This is what usability is all about. It’s what it’s always been about, and will be far into the future — as long as humans are still recognisably human.

It’s why Norman’s design principles are relevant whether we’re talking about the earliest iron age tools, modern smartphones, interacting with AI companions like Joaquin Phoenix in the film Her, or living in an Oasis-style metaverse like Ready Player One.


In fact, there’s a parallel here with all fundamental UX theory, such as Jakob Nielsen’s ten usability heuristics for interface design. Originally published in 1994, these ‘rule of thumb’ guidelines are still relevant — for the exact same reason as Norman’s design principles: they’re based on psychology, not technology.

What I think all of this means is:

There’ll still be a role for UX designers long after Figma dies and the last iPhone has been discarded on the e-waste mountain of doom.

If you do a search for ‘UX is dead’, you’ll find plenty of results. But despite frequent obituaries proclaiming the death of UX, we’re actually just existing in a single moment of the user experience design story. The tools might change, the products might change, but the users don’t. We don’t. And so the principles that define good UX design will always be relevant.

The Rabbit r1 AI assistant
AI assistants like Rabbit’s r1 subject to design principles — image by Trusted Reviews

Applying design principles to emerging tech

Whether the future really is AI assistants pinned to your chest, living life through extended reality (XR) headsets (or glasses, or contact lens), or perhaps every table, wall and surface doubling as a user interface, UX design principles apply:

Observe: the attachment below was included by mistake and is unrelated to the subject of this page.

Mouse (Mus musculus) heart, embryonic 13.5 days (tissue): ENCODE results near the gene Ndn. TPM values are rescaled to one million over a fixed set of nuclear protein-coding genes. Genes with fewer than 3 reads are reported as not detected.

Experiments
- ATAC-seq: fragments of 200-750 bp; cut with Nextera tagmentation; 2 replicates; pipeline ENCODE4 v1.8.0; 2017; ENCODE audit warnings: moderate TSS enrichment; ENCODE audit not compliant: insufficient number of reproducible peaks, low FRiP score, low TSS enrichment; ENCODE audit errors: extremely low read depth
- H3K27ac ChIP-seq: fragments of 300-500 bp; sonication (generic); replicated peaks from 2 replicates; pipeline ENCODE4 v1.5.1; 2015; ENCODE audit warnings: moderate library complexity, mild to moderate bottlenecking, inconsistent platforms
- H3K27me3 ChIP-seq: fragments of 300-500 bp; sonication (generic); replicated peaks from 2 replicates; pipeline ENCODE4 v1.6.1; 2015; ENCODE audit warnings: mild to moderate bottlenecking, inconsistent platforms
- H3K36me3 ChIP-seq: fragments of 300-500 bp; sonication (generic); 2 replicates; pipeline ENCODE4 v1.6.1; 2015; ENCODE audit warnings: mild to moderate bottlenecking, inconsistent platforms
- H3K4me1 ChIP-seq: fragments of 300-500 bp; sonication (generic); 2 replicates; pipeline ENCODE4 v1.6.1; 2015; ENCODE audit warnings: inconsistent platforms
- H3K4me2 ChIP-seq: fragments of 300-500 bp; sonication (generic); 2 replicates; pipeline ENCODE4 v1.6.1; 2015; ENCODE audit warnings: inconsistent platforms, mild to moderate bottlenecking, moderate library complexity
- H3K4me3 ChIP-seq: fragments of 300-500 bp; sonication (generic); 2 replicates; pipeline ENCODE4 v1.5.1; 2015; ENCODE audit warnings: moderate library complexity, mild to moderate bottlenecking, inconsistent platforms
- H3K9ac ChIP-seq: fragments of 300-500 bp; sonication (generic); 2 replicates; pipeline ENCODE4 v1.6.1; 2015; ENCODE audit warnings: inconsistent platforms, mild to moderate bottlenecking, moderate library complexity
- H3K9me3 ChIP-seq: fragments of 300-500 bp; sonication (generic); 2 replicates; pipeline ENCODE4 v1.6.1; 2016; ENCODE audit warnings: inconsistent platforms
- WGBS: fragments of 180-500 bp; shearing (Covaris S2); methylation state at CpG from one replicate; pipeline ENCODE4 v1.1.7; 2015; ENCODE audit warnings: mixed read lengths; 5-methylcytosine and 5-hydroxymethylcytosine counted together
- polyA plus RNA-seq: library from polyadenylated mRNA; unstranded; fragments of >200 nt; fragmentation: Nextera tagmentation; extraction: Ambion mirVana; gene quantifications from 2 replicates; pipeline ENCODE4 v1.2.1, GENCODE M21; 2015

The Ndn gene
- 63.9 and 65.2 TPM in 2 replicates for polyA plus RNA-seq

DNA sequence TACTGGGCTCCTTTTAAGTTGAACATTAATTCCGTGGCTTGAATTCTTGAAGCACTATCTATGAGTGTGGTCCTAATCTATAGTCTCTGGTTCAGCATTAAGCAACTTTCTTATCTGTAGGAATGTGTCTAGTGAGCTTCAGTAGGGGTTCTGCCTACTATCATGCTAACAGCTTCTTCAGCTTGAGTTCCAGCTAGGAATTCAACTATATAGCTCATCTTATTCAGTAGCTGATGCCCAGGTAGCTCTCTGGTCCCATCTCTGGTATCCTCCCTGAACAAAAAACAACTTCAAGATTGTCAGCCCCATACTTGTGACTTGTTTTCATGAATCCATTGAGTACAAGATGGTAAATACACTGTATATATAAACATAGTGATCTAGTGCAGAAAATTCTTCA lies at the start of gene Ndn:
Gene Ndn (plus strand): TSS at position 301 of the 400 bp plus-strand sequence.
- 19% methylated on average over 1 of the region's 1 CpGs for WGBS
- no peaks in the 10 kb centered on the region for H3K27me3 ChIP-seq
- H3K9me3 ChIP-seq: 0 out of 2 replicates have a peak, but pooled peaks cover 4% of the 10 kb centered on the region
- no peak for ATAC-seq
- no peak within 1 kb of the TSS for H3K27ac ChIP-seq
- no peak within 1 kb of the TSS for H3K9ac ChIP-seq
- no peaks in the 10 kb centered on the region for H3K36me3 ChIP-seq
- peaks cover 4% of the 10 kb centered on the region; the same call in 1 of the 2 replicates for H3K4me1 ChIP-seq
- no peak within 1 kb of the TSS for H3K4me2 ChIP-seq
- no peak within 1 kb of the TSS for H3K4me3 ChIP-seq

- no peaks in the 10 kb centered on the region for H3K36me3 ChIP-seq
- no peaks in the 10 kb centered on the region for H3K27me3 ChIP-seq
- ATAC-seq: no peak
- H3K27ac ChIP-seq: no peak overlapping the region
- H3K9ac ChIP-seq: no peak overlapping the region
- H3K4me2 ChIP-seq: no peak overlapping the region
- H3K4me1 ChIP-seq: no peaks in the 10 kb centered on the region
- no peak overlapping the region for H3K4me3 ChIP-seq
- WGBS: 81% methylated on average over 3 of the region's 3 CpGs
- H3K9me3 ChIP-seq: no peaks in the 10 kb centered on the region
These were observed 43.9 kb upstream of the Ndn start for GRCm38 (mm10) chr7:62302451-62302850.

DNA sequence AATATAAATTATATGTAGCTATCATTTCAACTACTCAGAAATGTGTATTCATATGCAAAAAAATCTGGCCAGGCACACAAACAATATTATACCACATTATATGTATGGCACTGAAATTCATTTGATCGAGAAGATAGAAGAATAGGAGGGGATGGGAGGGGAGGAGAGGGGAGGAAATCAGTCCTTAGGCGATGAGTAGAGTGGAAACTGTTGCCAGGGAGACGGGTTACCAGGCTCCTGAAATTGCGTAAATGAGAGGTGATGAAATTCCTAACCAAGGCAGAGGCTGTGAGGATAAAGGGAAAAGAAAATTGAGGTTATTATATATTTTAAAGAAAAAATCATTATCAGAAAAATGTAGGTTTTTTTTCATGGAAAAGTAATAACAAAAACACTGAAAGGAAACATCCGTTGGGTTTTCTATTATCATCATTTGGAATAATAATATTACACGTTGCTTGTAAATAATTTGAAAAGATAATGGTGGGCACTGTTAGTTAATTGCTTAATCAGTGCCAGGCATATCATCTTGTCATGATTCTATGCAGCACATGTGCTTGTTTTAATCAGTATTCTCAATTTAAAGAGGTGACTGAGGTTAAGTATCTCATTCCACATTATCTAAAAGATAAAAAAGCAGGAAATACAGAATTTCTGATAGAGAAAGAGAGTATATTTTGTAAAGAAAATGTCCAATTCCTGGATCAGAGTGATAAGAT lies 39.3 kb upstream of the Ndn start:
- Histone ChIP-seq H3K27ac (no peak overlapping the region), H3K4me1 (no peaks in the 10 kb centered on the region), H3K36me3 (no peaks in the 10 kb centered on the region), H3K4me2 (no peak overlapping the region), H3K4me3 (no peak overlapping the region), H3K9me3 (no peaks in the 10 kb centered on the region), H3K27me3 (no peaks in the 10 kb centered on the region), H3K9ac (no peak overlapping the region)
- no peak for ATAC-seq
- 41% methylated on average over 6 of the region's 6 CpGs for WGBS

• Discoverability: Users will still need to understand what interactions are possible. This is especially important for emerging tech — how can innovative new products be successful if people don’t know how to use them? Conventions will emerge, and designers should follow them.
  • Affordances: Users will still need actions that are possible within the system or product. Except that in future these will extend beyond mouse clicking and screen tapping to eye focus, body movements, facial expressions, hand controls and voice input.
Woman wearing Apple Vision Pro.
Apple Vision Pro introduces new affordances — image by Budiey via Creative Commons license
  • Signifiers: Users will still need to be told how to use the design. But in some cases this might move from visual signifiers to audible alternatives. For example, AI assistants explaining how to use the product or system — prompting and suggesting actions.
  • Feedback: Users will still need to be alerted to the result of their actions and the current state of the product. This could include visual feedback from familiar UI screens replicated in virtual space, haptic sensory feedback like vibrations through wearable tech, or audible feedback like voice, music or sound effects from our portable AI assistants.
A man using a Meta Quest 3 in his living room.